Posted by: Karlee A. Turner | March 15, 2013

So what were HER accomodations like – Part 2 (of 5)

The Captain’s and the “Mrs.” Stateroom:

Selections from She Was a Sister Sailor (1992; pages 5-6) by Joan Druett: 
“Understandably, the wives were interested in the quarters where they would be living for years on end, and there was no reason to think that Mary Brewster would be any different in this. So what were her accommodations like?   The captain had his own stateroom aft, usually on the starboard side , and his wife, of course shared this with him…. By legend this stateroom boasted a large ‘swinging’ bed *, suspended on stone-weighted gimbals, which kept pace with the rolling of the ship….” (First photograph below, looking toward the bow, on the starboard side).  
Captain's Stateroom aboard CWM
“…A short passage off this stateroom led to the captain’s ‘head’ or water closet (toilet), which usually had a washstand and locker.’….”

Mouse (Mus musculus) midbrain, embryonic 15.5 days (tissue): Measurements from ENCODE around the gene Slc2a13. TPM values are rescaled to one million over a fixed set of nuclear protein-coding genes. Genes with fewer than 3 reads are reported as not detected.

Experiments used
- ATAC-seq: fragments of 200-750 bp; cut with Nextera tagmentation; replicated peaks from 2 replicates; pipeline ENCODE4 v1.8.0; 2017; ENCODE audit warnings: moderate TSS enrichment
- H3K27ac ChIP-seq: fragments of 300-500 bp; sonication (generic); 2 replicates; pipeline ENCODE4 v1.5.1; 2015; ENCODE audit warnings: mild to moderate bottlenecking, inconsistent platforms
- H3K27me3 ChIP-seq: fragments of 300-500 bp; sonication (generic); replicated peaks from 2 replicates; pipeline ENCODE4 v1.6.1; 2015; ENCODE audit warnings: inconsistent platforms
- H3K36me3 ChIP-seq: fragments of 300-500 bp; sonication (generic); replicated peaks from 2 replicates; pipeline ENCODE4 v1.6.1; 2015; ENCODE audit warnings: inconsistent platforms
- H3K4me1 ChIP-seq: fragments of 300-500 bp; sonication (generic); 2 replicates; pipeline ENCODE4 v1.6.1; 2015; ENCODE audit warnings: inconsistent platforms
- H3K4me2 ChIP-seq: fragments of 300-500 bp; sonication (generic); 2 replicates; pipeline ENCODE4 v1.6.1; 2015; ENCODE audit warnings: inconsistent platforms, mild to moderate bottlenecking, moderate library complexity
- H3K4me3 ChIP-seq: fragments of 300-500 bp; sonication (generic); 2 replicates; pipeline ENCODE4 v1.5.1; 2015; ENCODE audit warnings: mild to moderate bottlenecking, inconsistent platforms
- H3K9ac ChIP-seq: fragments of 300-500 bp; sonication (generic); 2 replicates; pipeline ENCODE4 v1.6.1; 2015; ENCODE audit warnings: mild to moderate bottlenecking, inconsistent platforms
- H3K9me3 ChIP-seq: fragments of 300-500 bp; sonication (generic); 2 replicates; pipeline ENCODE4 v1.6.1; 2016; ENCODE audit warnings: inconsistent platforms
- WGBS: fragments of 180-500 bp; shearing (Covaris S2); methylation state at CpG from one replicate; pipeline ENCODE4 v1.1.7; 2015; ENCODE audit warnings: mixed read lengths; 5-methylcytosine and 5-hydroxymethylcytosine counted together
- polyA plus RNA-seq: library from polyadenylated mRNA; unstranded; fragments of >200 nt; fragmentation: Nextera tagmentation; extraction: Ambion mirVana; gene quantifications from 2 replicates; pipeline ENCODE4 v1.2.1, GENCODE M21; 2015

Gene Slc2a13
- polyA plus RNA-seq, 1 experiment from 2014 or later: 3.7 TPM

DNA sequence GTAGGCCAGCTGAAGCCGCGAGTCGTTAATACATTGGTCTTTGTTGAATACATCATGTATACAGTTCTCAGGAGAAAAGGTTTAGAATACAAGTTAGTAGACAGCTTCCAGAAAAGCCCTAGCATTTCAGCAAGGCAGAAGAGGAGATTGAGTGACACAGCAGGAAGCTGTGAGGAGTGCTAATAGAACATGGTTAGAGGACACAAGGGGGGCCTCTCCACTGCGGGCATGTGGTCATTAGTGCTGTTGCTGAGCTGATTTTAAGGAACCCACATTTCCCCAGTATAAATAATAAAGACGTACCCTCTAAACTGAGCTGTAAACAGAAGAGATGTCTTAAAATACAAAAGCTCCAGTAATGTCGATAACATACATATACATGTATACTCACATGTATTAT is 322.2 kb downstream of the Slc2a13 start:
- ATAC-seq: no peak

Photo looking toward the stern (and head); on the starboard side
Charles W Morgan 2008 005
* Please NOTE, the Morgan’s gimbaled bed dates from 1864.  Perhaps updated for Lydia Landers when she went to sea with her husband, Captain Thomas C. Landers; master of the Morgan from 1863 – 1867.
Photographs of the captain’s stateroom taken by the author of this blog, aboard the Charles W. Morgan (on display at Mystic Seaport: Museum of America and the Sea; Mystic, CT).

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